Header image: Taji, community gardener at Willis Avenue Community Garden.
July is National Park and Recreation Month, a time for us to recognize and appreciate the many ways our parks and open spaces benefit us. As we look back over the past year, we have extra reason to be thankful for our green spaces. They not only provided safe places for us to gather, relax, and recreate – many of them transformed into centers of food production, impromptu community centers, and outdoor classrooms. The dual purposes served by our parks helped make our communities stronger, more vibrant, and more resilient throughout the COVID-19 pandemic.
At New York Restoration Project, we partner with community members across the five boroughs to steward 52 community gardens in some of New York’s least green neighborhoods, and we work especially hard to make sure these spaces are activated in a way that is guided by local priorities and input. Depending on our garden members’ interest, a space might focus on food production, cultural programming, education – or all of the above. The result is a diverse array of publicly accessible gardens meeting real community needs.
Read on to learn more about the different ways community members and partners utilize NYRP’s gardens to strengthen communities:
One of the most serious impacts of the COVID-19 pandemic in New York City was the heightened food insecurity it created. At the height of the pandemic, roughly 40% of the City’s emergency food providers shut down due to lack of staff and resources; most of these pantries and soup kitchens were located in incredibly high-needs neighborhoods. Those that remained open reported enormous increases in visitors each week, many of whom were first-time pantry users.
NYRP gardeners responded by growing more food and distributing it to the community.
“There’s a bunch of families in the neighborhood, especially during this time, where a lot of food pantries are stretched,” says Taji, a member at Willis Avenue Community Garden in The Bronx. “Having the community garden be open is really important.”
With support from NYRP (including raised bed construction, seed and plant starts, and technical assistance), community gardeners grew over 90,000 pounds of fresh produce for themselves, their families, and their neighbors. Partnerships with local pantries were created by gardeners at Seagirt Boulevard, Willis Avenue, Essex Street, and Green Acres community gardens, among many others.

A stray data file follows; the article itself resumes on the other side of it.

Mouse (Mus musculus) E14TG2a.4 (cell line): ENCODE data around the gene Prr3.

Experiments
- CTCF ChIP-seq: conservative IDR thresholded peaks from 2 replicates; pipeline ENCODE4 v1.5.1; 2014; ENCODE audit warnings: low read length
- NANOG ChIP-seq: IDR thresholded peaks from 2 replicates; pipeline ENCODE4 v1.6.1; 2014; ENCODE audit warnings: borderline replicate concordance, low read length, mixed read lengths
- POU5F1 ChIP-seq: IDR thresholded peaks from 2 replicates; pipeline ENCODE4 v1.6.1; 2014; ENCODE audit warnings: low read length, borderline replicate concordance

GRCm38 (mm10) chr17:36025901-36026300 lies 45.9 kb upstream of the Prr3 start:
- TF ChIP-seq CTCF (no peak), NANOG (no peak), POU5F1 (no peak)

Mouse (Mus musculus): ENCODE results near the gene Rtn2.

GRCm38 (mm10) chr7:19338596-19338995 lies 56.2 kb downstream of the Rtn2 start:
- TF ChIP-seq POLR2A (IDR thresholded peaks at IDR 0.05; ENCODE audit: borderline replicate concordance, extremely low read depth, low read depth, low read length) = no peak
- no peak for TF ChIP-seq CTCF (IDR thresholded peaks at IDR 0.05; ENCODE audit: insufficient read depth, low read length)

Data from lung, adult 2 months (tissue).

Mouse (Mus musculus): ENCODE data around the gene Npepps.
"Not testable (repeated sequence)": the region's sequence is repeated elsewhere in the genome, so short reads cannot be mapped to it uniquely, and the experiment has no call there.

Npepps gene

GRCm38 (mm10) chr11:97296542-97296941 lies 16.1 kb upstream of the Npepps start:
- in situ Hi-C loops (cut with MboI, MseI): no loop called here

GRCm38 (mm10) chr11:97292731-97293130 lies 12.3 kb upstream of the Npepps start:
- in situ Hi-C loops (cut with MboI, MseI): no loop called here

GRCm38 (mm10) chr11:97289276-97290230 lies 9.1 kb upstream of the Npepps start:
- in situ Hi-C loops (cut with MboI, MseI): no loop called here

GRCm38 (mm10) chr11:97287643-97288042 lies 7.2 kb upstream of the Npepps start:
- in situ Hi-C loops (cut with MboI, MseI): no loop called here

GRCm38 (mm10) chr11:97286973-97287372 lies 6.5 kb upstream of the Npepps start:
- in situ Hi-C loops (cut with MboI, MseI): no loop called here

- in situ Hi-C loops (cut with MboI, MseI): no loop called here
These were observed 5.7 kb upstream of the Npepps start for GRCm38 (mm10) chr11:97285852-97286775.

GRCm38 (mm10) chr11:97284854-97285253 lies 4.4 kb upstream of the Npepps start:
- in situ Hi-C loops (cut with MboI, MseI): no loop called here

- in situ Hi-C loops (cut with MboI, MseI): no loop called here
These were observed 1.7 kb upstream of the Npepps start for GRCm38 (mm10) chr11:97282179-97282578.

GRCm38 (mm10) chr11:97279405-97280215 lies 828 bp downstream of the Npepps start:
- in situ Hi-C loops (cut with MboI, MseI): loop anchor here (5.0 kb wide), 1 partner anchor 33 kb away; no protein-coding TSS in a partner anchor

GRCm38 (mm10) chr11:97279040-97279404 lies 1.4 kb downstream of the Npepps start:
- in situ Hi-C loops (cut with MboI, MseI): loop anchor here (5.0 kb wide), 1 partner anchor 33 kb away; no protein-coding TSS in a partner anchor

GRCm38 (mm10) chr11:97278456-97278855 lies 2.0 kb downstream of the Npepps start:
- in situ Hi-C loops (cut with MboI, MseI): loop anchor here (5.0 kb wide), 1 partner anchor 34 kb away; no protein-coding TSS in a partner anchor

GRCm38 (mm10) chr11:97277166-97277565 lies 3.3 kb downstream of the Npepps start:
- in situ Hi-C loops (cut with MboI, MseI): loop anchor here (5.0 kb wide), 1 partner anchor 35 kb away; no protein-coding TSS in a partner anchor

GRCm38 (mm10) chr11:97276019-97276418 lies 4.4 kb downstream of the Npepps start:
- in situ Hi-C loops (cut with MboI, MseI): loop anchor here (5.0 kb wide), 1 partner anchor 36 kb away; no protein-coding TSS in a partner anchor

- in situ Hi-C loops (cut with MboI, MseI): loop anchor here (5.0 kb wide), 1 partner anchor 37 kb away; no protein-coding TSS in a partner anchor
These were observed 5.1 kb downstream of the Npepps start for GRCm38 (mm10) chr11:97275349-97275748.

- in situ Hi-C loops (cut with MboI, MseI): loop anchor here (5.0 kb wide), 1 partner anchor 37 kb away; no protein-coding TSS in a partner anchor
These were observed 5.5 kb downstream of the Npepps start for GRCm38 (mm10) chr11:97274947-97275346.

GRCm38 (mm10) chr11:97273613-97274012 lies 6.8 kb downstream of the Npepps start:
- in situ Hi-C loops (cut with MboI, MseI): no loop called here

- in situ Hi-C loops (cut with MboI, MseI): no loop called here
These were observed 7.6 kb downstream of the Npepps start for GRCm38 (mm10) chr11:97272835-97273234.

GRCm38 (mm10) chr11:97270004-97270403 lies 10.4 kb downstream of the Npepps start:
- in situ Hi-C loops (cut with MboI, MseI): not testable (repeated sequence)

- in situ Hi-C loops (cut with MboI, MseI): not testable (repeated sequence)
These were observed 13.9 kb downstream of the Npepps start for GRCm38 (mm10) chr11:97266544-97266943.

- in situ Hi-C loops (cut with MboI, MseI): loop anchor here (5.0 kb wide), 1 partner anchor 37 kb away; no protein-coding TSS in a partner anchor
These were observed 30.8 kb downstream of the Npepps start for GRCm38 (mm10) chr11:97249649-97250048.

“I save my money and my food has better flavor,” says Elvia, another Willis Avenue gardener. “And I like that [the park] is beautiful.”
Health & Wellness
Parks and gardens are inherently healthy spaces – they offer fresh air and encourage physical activity, not to mention healthy eating. For Kele, a retired Transit Authority worker, chef, and gardener at Williams Avenue Community Garden in Brooklyn, her raised bed is an outdoor classroom for imparting nutrition education to her neighbors.
“For me, it’s an opportunity to educate my community about eating fresh, seasonal, local, and trying to fight all the diet-related diseases that are affecting our community,” she says.
NYRP’s gardens promote health in other ways besides food production. At Bathgate Community Garden in the Bronx, members recently hosted a free health fair for the local community that included COVID-19 tests and vaccinations as well as blood pressure, cholesterol, and glucose screenings. Throughout the pandemic, members of Essex Street Community Garden partnered with local elected officials to distribute personal protective equipment (PPE) such as face masks and hand sanitizer.
Kids, Families & Education
Parks and gardens offer ample opportunity for outdoor education – whether it’s learning how food grows, identifying native plants and animals, or simply enjoying story-time under the shade of a tree. Fortunately, many of NYRP’s community gardens are located within short distance of a school, and classes regularly make use of our spaces for learning and extracurricular activities.
Riley-Levin Children’s Garden hosts hundreds of students from nearby schools, including P.S. 5 Ellen Lurie School, the Washington Heights and Inwood Music Community Charter School, and the Washington Heights Expeditionary Learning School. Students can harvest vegetables in the garden’s raised beds, then learn about Manhattan’s waterfront ecosystem at the adjacent Sherman Creek Park, which includes a restored salt marsh and oyster reef. Gardens with performance spaces, like 103rd Street Community Garden in East Harlem, invite theater companies and other groups to bring family-friendly performances to their space, while others like Willis Avenue Community Garden serve as informal, open-air museums of local ethnic culture.
Finally, whatever the focus of a garden, the true underlying purpose is the building of community. Gardens offer neighbors a venue for socializing, working together, discussing their common concerns and brainstorming approaches to community issues. They are fundamentally democratic spaces in which New Yorkers of diverse economic and ethnic backgrounds interact, get to know one another, and become friends.
“It’s a shared space, so that’s one of the other benefits of gardening, is it brings people out in community,” says Greg of Imani Community Garden in Brooklyn. “It’s a joyous experience.”
You can read more about all of New York Restoration Project’s 52 community gardens here, and learn about upcoming community events by checking out our calendar, Facebook, Twitter, or Instagram accounts.